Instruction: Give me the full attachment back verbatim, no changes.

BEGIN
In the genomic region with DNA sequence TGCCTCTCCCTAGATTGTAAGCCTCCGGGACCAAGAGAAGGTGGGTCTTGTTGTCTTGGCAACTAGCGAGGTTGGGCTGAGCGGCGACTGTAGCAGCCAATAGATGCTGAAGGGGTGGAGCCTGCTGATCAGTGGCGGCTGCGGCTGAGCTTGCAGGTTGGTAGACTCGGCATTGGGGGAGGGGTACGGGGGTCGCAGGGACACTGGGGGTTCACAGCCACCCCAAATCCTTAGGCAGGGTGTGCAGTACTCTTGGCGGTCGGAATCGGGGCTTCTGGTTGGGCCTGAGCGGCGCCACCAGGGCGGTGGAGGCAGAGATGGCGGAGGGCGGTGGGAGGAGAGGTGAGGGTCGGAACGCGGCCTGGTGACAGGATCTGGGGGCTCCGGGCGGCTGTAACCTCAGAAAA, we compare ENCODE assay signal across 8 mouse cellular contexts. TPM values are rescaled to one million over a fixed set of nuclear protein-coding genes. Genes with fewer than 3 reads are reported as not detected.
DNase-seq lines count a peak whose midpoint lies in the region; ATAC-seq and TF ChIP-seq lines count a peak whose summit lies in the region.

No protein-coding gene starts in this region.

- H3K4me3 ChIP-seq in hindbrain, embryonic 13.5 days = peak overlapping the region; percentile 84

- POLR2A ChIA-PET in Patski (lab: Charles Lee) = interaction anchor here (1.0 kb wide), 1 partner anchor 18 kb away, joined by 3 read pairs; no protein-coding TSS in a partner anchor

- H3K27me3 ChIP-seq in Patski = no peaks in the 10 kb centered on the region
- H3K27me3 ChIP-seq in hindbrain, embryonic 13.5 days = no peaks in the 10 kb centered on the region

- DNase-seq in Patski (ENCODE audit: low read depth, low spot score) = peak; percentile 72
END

In the genomic region with DNA sequence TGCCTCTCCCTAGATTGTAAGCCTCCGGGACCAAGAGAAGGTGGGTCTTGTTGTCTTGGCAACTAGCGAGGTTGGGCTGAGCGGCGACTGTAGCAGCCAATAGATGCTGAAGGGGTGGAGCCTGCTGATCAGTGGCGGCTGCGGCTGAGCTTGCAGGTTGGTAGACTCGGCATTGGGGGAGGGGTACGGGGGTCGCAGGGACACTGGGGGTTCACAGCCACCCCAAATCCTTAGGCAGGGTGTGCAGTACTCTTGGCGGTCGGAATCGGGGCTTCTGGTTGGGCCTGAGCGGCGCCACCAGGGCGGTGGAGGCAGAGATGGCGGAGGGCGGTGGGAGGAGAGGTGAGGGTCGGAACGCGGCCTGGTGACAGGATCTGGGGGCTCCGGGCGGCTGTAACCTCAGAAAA, we compare ENCODE assay signal across 8 mouse cellular contexts. TPM values are rescaled to one million over a fixed set of nuclear protein-coding genes. Genes with fewer than 3 reads are reported as not detected.
DNase-seq lines count a peak whose midpoint lies in the region; ATAC-seq and TF ChIP-seq lines count a peak whose summit lies in the region.

No protein-coding gene starts in this region.

- H3K4me3 ChIP-seq in hindbrain, embryonic 13.5 days = peak overlapping the region; percentile 84

- POLR2A ChIA-PET in Patski (lab: Charles Lee) = interaction anchor here (1.0 kb wide), 1 partner anchor 18 kb away, joined by 3 read pairs; no protein-coding TSS in a partner anchor

- H3K27me3 ChIP-seq in Patski = no peaks in the 10 kb centered on the region
- H3K27me3 ChIP-seq in hindbrain, embryonic 13.5 days = no peaks in the 10 kb centered on the region

- DNase-seq in Patski (ENCODE audit: low read depth, low spot score) = peak; percentile 72